Monday, January 27, 2020 at 12:15pm
Uris Hall, G08
The most popular initiatory Hindu tantric tradition, Srividya (Tradition of the Auspicious Mantra), has played a significant role in the institutional and devotional life of South Asia and the diaspora. In India, leaders of major temple and monastic institutions are Srividya gurus and initiates; hymns to its principal Goddess are chanted daily by millions of women; and the Sricakra, its distinctive ritual diagram, adorns the covers of numerous books on Tantra. And yet, despite an evident interest in Srividya, its early history remains understudied.
In this paper, I analyze changes and continuities in use of the concept of liberation (mukti and moksa)—and, later, jivanmukti (liberation during one’s lifetime)—as the worship of Tripurasundari (The Beauty of the Three Cities) developed from that of Kamesvari (The Ruler of Desire). I argue that a later reinterpretation in the language of non-dual Saivism built on the existing ritual and mantra system but did not render it obsolete—a key factor in the continued resilience and longevity of this tradition. While tantric practice of other goddess traditions in eleventh-century Kashmir was all but replaced by philosophical speculation, developments in early Srividya soteriology did not reject ritual in favor of gnostic insight. In time, worship of Tripurasundari developed into a preeminent Hindu tantric tradition, doctrinally and ritually sophisticated, and poised to play a significant role in the practice of global Hinduism.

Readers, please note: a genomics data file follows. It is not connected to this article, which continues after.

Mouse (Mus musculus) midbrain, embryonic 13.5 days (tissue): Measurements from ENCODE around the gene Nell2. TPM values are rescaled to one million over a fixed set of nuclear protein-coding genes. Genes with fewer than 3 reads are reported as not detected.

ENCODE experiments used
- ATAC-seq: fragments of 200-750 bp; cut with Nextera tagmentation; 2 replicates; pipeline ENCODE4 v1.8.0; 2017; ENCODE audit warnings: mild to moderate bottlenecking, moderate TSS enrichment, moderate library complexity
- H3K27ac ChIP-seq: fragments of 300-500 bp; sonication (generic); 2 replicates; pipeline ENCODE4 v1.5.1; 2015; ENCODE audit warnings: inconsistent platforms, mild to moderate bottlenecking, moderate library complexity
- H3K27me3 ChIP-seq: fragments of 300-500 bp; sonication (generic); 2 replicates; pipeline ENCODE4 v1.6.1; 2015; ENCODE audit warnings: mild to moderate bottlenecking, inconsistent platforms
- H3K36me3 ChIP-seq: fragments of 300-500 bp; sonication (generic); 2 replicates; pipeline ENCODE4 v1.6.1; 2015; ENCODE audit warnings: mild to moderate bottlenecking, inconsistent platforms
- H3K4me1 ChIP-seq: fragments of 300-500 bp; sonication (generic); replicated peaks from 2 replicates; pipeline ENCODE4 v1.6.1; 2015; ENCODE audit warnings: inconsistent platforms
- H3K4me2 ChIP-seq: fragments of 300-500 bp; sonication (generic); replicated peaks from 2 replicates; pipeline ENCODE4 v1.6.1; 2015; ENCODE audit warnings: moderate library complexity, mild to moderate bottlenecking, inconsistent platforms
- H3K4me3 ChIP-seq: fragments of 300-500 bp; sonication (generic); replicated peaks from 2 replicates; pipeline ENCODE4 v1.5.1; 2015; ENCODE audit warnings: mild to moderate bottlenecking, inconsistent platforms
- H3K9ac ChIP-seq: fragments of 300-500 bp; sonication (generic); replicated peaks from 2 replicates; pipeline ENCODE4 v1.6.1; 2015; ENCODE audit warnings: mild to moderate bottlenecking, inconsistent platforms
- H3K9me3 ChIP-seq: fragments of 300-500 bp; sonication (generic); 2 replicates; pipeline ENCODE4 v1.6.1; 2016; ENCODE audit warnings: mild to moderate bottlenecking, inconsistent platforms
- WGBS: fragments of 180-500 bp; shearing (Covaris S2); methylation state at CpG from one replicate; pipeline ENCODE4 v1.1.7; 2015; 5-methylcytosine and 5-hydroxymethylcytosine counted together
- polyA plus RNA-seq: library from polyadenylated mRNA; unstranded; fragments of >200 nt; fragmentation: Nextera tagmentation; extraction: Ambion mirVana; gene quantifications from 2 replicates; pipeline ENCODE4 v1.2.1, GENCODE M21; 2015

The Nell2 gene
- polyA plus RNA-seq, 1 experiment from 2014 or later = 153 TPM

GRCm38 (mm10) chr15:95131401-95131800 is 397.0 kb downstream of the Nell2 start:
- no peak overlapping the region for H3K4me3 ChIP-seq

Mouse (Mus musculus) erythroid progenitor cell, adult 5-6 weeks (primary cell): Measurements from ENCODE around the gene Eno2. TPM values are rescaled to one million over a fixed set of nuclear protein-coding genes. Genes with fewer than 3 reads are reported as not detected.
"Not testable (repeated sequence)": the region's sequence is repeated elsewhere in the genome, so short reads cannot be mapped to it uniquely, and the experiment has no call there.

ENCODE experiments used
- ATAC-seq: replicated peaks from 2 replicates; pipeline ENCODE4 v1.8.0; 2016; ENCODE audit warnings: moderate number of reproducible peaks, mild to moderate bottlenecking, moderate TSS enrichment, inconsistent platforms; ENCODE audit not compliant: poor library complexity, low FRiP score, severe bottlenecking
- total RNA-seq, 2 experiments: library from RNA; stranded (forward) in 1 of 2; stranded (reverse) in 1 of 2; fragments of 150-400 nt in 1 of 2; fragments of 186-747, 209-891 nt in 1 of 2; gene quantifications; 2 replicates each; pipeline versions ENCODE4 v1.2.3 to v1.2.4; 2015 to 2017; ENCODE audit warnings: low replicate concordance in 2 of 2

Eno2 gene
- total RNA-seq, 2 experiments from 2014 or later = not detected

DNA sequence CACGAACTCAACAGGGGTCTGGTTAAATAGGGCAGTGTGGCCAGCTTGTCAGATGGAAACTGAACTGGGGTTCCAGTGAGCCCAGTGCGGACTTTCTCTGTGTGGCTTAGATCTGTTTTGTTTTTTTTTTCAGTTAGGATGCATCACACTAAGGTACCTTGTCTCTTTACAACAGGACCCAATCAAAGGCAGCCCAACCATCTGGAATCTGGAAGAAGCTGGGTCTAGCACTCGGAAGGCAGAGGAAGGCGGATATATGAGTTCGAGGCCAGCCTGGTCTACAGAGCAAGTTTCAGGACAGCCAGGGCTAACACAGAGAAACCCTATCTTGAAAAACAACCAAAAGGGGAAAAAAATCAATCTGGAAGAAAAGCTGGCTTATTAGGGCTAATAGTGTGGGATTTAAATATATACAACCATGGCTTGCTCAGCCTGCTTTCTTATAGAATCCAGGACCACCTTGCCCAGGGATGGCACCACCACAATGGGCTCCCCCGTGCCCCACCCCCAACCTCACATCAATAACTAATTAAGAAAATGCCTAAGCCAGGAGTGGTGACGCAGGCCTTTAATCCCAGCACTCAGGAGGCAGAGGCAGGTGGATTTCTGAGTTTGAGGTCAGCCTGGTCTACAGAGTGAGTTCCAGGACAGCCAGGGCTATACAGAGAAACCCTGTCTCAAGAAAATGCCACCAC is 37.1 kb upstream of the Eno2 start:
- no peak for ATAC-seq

Anna A. Golovkova completed her Ph.D. in Asian Studies at Cornell University in 2017. During the past two years, she has taught as an A. W. Mellon Fellow in Religion at Bowdoin College. Currently, she is a visiting scholar at Cornell University’s South Asia Program at the Mario Einaudi Center for International Studies, where she is completing her upcoming monograph, A Goddess for the Second Millennium.
Golovkova is a historian of religion working on Hindu Tantric (esoteric) traditions. Her work is unique in its interdisciplinary approach—which draws on religious studies, South Asian intellectual history, gender and sexuality studies, and art history—and in its broad chronological and geographical examination of lesser-known sources. A Goddess for the Second Millennium is the first comprehensive study of the early history (tenth to fourteenth centuries CE) of worship of Tripurasundari in a popular transregional tradition, now known as Srividya. In her new project, provisionally titled Srividya at the Crossroads, she examines later developments to uncover the central role the worship of Rajarajesvari came to play in conferring and consolidating state power in the Deccan in the early modern period.